determining an optimum a write procedure based at least in part on the capacity margin ratio; and
invoking the optimum write procedure in response to determining the optimum write procedure,
wherein the optimum write procedure is selected from the group consisting of: a backhitch write procedure, a same wrap backhitchless flush (SWBF) write procedure, and a recursively accumulating backhitchless flush (RABF) write procedure; and
wherein determining the optimum write procedure comprises:
calculating an expected writing time for each of the backhitch write procedure, the SWBF write procedure, and the RABF write procedure;
determining an expected time remaining until a next write operation; and
selecting the optimum write procedure based on at least one of: the backhitch write procedure expected writing time, the SWBF write procedure expected writing time, the RABF write procedure expected writing time, the capacity margin ratio, and the expected time remaining until the next write operation.
19. A method, comprising:
receiving a request for a write operation to be performed in a tape drive;
determining an expected transaction size of a next write operation;
comparing the expected transaction size of the next write operation to each of a first transaction size threshold and a second transaction size threshold in response to receiving the request;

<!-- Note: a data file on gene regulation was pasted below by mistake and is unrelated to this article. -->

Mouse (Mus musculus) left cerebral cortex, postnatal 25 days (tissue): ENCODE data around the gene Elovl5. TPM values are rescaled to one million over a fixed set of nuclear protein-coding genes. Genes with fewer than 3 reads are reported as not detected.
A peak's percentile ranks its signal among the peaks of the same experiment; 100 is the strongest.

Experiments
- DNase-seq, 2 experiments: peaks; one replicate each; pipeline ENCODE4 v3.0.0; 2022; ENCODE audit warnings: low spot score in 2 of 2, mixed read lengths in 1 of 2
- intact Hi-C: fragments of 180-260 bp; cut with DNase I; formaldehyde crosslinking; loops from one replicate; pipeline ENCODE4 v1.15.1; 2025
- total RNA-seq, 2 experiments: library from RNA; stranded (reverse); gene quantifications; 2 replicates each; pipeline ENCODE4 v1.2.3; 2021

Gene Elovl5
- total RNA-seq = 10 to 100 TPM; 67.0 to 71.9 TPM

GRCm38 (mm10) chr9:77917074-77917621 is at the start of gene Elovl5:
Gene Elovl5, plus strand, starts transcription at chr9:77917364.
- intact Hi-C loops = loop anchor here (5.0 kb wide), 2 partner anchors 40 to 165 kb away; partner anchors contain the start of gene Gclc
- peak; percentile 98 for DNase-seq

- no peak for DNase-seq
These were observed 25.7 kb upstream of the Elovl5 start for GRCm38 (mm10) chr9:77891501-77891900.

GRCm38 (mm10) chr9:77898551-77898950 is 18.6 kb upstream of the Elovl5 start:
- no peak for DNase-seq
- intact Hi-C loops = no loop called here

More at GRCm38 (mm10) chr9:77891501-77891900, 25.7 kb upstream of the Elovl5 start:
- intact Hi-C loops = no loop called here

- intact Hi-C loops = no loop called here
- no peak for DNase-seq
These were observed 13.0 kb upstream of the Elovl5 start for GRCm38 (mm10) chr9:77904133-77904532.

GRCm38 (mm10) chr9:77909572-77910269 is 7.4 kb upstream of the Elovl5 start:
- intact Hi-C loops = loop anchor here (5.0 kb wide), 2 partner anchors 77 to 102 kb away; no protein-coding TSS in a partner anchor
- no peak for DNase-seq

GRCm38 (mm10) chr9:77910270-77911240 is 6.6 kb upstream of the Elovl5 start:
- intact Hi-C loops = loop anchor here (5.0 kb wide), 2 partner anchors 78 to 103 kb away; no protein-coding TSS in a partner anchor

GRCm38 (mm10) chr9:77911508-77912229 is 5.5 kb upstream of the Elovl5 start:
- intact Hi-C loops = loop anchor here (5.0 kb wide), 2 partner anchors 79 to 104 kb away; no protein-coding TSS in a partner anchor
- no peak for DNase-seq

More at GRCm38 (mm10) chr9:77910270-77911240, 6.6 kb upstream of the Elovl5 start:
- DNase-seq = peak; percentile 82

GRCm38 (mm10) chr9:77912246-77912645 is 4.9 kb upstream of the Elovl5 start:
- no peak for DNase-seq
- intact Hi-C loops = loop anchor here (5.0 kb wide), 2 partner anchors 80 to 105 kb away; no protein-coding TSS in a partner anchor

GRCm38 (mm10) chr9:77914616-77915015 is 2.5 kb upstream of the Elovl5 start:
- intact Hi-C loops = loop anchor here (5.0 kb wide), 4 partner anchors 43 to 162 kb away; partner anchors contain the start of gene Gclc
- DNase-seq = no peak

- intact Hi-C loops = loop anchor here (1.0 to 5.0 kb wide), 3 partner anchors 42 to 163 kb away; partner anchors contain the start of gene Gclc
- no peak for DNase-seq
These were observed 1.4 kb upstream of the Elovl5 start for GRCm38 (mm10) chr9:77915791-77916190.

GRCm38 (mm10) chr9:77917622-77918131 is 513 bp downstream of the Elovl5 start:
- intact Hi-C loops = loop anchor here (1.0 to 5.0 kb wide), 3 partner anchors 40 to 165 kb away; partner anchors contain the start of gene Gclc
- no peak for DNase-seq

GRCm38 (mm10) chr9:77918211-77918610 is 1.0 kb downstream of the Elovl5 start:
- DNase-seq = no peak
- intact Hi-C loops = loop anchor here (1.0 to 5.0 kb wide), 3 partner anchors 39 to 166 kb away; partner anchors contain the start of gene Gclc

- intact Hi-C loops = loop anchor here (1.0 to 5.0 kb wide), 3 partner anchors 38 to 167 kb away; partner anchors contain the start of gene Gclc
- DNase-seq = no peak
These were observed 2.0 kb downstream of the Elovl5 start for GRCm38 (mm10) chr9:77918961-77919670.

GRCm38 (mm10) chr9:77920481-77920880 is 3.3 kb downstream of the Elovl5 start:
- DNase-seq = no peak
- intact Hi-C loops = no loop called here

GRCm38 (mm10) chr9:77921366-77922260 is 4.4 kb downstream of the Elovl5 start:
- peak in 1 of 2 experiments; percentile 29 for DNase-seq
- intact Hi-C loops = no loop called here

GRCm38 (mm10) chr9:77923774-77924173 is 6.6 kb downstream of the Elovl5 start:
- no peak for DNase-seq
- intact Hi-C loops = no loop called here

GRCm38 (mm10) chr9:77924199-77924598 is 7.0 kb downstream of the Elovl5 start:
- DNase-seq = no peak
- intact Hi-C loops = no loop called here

determining an optimum a write procedure based at least in part on a result of the comparing; and
invoking the optimum write procedure in response to determining the optimum write procedure,
wherein the first transaction size threshold is greater than the second transaction size threshold,
wherein the optimum write procedure is selected from the group consisting of: a backhitch write procedure, a same wrap backhitchless flush (SWBF) write procedure, and a recursively accumulating backhitchless flush (RABF) write procedure,
wherein determining the optimum write procedure comprises:
determining a capacity margin ratio;
calculating an expected writing time for each of the backhitch write procedure, the SWBF write procedure, and the RABF write procedure;
determining an expected time remaining until the next write operation; and
selecting the optimum write procedure based on at least one of: the backhitch write procedure expected writing time, the SWBF write procedure expected writing time, the RABF write procedure expected writing time, the expected transaction size of the next write operation, the capacity margin ratio, and the expected time remaining until the next write operation.
US14735565 2012-04-17 2015-06-10 Write procedure using estimated best setting in first run Active US9400604B2 (en)

Priority Applications (2)

Application Number Priority Date Filing Date Title
US13449219 US20130275666A1 (en) 2012-04-17 2012-04-17 Write procedure using estimated best setting in first run
US14735565 US9400604B2 (en) 2012-04-17 2015-06-10 Write procedure using estimated best setting in first run

Applications Claiming Priority (1)

Application Number Priority Date Filing Date Title
US14735565 US9400604B2 (en) 2012-04-17 2015-06-10 Write procedure using estimated best setting in first run